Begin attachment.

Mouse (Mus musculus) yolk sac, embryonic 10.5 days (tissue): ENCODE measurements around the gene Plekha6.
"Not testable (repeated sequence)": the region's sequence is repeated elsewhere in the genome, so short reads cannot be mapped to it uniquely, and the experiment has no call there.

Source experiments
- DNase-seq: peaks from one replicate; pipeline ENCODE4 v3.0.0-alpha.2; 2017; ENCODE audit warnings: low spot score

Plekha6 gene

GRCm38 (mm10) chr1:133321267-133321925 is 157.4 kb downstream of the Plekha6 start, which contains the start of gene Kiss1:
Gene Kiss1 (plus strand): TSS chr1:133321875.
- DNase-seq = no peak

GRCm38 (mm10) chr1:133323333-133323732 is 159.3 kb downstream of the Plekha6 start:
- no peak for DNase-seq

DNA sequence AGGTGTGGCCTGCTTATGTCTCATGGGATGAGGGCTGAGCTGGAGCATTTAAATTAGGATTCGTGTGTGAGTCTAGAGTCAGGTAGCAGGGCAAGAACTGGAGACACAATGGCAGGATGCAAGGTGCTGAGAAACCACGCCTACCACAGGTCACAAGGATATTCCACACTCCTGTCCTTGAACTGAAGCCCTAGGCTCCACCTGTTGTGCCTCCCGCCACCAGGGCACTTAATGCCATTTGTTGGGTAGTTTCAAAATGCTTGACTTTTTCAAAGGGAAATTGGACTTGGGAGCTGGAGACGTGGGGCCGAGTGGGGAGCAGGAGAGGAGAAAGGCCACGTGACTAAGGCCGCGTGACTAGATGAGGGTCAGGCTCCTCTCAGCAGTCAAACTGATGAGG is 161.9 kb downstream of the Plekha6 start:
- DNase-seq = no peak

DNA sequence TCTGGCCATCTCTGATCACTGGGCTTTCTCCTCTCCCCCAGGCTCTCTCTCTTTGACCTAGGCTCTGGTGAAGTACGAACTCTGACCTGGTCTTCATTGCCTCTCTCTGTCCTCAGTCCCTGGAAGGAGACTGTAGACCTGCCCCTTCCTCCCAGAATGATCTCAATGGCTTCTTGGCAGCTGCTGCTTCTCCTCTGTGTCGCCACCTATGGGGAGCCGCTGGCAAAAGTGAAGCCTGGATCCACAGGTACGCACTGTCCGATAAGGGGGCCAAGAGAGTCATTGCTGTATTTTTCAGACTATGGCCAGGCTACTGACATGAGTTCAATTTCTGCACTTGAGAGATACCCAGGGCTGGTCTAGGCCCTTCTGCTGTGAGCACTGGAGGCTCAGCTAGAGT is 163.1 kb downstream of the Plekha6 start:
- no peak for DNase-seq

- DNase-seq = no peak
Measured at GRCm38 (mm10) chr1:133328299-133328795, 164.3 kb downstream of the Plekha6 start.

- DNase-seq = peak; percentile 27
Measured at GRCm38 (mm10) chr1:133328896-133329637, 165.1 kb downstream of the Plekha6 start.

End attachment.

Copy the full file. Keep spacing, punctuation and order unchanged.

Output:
Mouse (Mus musculus) yolk sac, embryonic 10.5 days (tissue): ENCODE measurements around the gene Plekha6.
"Not testable (repeated sequence)": the region's sequence is repeated elsewhere in the genome, so short reads cannot be mapped to it uniquely, and the experiment has no call there.

Source experiments
- DNase-seq: peaks from one replicate; pipeline ENCODE4 v3.0.0-alpha.2; 2017; ENCODE audit warnings: low spot score

Plekha6 gene

GRCm38 (mm10) chr1:133321267-133321925 is 157.4 kb downstream of the Plekha6 start, which contains the start of gene Kiss1:
Gene Kiss1 (plus strand): TSS chr1:133321875.
- DNase-seq = no peak

GRCm38 (mm10) chr1:133323333-133323732 is 159.3 kb downstream of the Plekha6 start:
- no peak for DNase-seq

DNA sequence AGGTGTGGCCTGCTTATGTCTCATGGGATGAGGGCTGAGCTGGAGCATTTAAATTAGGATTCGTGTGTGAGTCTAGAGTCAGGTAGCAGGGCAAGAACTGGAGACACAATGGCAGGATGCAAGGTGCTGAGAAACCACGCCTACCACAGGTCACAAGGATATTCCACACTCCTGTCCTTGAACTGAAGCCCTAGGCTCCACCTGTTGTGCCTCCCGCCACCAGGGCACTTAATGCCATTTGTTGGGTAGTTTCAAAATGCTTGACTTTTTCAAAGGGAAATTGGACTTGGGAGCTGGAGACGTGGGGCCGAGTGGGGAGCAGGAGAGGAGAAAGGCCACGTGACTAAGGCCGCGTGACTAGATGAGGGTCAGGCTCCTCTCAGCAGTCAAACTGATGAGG is 161.9 kb downstream of the Plekha6 start:
- DNase-seq = no peak

DNA sequence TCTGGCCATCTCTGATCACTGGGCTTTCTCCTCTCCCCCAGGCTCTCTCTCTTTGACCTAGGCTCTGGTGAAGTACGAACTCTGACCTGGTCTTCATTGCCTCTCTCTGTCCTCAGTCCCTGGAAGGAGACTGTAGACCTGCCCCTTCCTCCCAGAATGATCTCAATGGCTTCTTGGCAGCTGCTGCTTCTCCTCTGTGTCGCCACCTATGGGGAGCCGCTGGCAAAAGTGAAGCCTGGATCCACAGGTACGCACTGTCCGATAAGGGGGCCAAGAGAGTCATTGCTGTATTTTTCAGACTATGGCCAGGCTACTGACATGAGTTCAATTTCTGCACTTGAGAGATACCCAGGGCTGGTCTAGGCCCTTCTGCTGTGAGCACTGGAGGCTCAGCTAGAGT is 163.1 kb downstream of the Plekha6 start:
- no peak for DNase-seq

- DNase-seq = no peak
Measured at GRCm38 (mm10) chr1:133328299-133328795, 164.3 kb downstream of the Plekha6 start.

- DNase-seq = peak; percentile 27
Measured at GRCm38 (mm10) chr1:133328896-133329637, 165.1 kb downstream of the Plekha6 start.